Run-on sentence alert. For a blog this widely read, you should try to spell and use proper grammar.

  17. #17 Ced
    September 14, 2007

    On a sidenote, how old are those guys? Taking classes just because “I figured it would be fun” was something I and others here in .eu would absolutely _never_ do. What about personal interests?!
    Or are they.. 15 years old?

  18. #18 cureholder
    September 15, 2007

    Uh oh . . . you’ve gotten off on the wrong foot here. First, you spelled PZ’s name correctly (spacing excepted), and then you didn’t close with “God bless.”

    Welcome to Pharyngula.

  19. #19 J Daley
    September 15, 2007

    Good lord, you’re a tough crowd.

  20. #20 Mike
    September 15, 2007

    You are right PZ. Some of these comments are over the top. Hey folks. Understand that these students are trying to introduce themselves to us. Most of them have probably never even posted on a blog before, let alone one that would give them part of a grade. Put yourself in their position: “I must write in public, because the judge (PZ) has decided that is part of my sentence for graduating from this particular form of torture that I (or my parents, if I am really lucky) have paid for. And yet those jerks are still going after me for nothing other than the joy of being jerks.”

  21. #21 Eva Young
    September 15, 2007

    Welcome to the blog, Marc_Antimony – and love the name. And I second commenter Mike’s comments.

  22. #22 Arnosium Upinarum
    September 15, 2007

    Hi Mark. If it ain’t fun, it ain’t science. Welcome!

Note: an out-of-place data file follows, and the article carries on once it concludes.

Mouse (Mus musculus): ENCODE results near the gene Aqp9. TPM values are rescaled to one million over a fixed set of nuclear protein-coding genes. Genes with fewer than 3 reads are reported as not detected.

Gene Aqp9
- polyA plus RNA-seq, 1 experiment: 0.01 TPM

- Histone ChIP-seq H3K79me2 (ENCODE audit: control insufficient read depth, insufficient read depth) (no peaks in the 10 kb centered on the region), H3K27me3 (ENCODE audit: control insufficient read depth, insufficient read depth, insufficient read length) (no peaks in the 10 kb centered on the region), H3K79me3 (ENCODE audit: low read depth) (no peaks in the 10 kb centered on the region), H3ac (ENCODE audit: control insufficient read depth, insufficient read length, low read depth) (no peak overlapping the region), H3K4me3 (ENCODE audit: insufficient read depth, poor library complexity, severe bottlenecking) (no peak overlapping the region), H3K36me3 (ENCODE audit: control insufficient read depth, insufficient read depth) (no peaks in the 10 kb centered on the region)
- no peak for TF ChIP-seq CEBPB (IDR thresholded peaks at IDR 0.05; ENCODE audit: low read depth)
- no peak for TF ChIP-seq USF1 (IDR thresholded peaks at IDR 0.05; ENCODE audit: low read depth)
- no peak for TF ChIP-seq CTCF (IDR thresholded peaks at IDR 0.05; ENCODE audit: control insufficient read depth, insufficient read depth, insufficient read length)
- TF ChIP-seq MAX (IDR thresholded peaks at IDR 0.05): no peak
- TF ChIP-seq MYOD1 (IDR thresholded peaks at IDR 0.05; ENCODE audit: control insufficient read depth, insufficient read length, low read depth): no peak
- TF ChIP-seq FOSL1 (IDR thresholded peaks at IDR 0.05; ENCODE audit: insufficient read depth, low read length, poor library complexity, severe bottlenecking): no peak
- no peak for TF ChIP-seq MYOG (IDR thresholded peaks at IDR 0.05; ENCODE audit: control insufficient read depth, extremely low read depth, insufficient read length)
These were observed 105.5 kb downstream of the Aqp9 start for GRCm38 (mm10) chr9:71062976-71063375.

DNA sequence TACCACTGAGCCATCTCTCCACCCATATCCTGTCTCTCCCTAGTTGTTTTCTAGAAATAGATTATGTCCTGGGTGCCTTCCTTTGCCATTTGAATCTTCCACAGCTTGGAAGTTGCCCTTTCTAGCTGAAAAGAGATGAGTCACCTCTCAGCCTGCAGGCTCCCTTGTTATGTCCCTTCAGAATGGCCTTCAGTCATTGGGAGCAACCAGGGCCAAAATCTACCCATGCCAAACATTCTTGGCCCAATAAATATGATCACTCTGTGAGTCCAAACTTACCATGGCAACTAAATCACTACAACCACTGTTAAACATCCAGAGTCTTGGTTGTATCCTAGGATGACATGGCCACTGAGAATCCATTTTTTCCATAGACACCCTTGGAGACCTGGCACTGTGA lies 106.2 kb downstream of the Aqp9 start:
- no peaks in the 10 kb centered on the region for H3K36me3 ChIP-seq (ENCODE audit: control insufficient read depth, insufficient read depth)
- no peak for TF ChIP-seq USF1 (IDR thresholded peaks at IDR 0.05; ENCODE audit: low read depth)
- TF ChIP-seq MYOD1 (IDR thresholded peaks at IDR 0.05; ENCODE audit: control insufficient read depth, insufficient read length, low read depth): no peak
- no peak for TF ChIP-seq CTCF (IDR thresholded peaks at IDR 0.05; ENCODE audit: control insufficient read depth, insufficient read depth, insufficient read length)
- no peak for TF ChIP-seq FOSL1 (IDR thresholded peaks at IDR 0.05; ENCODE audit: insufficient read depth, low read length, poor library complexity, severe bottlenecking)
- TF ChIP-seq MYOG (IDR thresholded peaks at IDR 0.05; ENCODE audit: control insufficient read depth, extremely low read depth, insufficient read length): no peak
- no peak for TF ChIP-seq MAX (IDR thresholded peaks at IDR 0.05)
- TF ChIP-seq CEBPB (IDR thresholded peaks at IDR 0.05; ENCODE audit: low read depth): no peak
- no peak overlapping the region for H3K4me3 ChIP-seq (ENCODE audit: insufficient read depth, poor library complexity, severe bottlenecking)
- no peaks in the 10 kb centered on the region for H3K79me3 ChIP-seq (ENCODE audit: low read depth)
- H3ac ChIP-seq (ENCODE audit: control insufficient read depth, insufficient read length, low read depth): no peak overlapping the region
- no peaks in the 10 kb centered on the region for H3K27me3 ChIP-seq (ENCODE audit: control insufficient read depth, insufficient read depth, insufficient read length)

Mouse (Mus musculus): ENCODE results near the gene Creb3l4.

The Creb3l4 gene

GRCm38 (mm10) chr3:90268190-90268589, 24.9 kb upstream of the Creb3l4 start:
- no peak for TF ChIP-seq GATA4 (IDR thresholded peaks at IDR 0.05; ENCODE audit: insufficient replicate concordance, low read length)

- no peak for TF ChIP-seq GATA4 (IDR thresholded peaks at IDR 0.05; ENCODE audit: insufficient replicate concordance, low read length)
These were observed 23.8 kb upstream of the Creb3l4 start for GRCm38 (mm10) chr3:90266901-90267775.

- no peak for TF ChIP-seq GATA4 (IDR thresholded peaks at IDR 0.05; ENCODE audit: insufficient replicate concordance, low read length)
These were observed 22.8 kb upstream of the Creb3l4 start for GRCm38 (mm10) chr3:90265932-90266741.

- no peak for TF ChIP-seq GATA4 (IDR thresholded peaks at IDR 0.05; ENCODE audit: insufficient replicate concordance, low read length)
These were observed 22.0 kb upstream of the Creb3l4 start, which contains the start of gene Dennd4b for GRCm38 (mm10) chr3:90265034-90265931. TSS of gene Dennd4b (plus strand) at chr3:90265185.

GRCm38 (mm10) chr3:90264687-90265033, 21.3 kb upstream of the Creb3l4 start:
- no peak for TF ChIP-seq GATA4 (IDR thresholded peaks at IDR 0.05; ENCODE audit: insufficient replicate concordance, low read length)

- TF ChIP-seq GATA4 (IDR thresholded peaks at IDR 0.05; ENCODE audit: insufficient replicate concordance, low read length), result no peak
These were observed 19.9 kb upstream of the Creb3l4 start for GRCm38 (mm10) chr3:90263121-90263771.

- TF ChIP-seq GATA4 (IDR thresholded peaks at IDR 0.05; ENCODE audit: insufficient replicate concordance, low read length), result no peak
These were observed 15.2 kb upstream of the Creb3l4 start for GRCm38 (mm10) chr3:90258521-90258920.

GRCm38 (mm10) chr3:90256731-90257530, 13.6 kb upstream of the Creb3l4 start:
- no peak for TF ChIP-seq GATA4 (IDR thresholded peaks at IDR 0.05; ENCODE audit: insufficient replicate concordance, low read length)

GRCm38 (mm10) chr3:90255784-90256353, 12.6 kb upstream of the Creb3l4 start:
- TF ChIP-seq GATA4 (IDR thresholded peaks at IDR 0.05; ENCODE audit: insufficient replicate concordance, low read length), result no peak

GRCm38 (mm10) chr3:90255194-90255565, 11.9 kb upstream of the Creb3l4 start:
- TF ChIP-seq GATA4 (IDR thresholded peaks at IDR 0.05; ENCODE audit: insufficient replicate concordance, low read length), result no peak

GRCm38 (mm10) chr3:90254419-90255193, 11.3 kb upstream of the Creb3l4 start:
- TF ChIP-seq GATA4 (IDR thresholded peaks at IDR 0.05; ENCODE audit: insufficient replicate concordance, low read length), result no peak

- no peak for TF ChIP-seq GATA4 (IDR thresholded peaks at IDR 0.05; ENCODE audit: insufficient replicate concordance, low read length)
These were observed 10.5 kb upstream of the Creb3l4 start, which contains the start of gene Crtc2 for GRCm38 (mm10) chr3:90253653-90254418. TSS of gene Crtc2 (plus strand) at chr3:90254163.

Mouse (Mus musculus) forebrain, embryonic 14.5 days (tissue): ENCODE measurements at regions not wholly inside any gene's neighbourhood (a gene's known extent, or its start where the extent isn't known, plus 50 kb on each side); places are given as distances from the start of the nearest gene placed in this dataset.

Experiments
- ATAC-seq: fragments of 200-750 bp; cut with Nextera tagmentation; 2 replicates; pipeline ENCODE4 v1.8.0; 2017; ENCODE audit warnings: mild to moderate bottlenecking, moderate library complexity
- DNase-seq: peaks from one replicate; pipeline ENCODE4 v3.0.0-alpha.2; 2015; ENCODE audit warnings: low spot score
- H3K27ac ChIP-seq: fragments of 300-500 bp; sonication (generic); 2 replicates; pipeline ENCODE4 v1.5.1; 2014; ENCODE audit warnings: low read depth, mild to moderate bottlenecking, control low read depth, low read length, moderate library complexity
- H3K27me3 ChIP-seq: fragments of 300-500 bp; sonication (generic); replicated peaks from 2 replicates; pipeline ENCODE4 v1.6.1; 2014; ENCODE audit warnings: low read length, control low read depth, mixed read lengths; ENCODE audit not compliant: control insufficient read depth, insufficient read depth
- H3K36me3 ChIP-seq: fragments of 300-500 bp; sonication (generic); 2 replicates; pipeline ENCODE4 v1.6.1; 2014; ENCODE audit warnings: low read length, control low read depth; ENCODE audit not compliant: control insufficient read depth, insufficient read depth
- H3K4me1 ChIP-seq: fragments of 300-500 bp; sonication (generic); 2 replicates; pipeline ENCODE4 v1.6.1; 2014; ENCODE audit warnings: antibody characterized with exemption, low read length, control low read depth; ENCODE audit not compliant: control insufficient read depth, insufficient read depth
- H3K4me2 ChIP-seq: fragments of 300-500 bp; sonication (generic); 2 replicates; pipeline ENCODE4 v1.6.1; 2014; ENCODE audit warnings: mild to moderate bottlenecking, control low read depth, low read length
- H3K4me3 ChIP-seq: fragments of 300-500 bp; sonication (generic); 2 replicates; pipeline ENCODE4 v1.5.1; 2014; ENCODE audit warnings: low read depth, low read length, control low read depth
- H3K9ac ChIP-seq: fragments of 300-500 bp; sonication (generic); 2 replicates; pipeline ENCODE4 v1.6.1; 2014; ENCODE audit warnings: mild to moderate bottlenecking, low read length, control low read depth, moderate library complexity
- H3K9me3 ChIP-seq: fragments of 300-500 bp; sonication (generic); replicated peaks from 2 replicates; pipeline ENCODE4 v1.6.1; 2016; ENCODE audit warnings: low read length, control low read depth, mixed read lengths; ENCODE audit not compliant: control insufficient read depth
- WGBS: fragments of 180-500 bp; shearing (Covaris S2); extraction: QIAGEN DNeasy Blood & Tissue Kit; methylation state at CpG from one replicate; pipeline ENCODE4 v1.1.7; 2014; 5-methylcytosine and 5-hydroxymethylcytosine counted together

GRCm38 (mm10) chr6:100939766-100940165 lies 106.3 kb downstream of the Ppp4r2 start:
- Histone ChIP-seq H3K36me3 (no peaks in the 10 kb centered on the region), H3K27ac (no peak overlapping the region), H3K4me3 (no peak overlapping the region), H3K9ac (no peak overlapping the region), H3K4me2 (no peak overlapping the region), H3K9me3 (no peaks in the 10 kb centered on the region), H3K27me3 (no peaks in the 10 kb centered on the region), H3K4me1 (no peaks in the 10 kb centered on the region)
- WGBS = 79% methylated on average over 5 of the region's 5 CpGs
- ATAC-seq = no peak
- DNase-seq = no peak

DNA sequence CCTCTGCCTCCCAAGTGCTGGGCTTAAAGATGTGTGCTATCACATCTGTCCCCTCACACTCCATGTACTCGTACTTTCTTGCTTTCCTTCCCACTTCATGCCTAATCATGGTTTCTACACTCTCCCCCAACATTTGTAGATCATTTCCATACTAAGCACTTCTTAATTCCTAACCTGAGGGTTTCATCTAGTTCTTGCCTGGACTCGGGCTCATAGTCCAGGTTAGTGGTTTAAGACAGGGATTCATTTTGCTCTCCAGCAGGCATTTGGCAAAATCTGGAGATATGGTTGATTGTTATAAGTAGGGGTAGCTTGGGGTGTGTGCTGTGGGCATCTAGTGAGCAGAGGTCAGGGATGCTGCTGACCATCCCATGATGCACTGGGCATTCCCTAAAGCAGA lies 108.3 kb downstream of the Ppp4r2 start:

BTW: don’t forget to think macro while looking into the micro.

  23. #23 SEF
    September 15, 2007

    I enjoy … swing dancing, and Rock & Roll

    If you get any good at the micro level of biology, you may get to name some things after dance moves – to make a change from sonic the hedgehog and the like. And if you get any good at the dancing, you may be able to name some new move or sequence dance you invent after some aspect of low level biology – we already have the macro level covered with cucarachas (= cockroach steps) and the steps of cat and horse (in ballet in French).

  24. #24 Ed Darrell
    September 15, 2007

    “Swing dancing?” What is that? Some Minnesota corruption of a good, American cowboy thing?

  25. #25 Sergeant Zim
    September 15, 2007

    I met a microbiologist one – He was REALLY small…

    I was going to join my local procrastinator’s club, but I never got around to it.

    I have joined the Browninan Movement, though…every month we get together, and just mill around randomly…

  26. #26 SmellyTerror
    September 15, 2007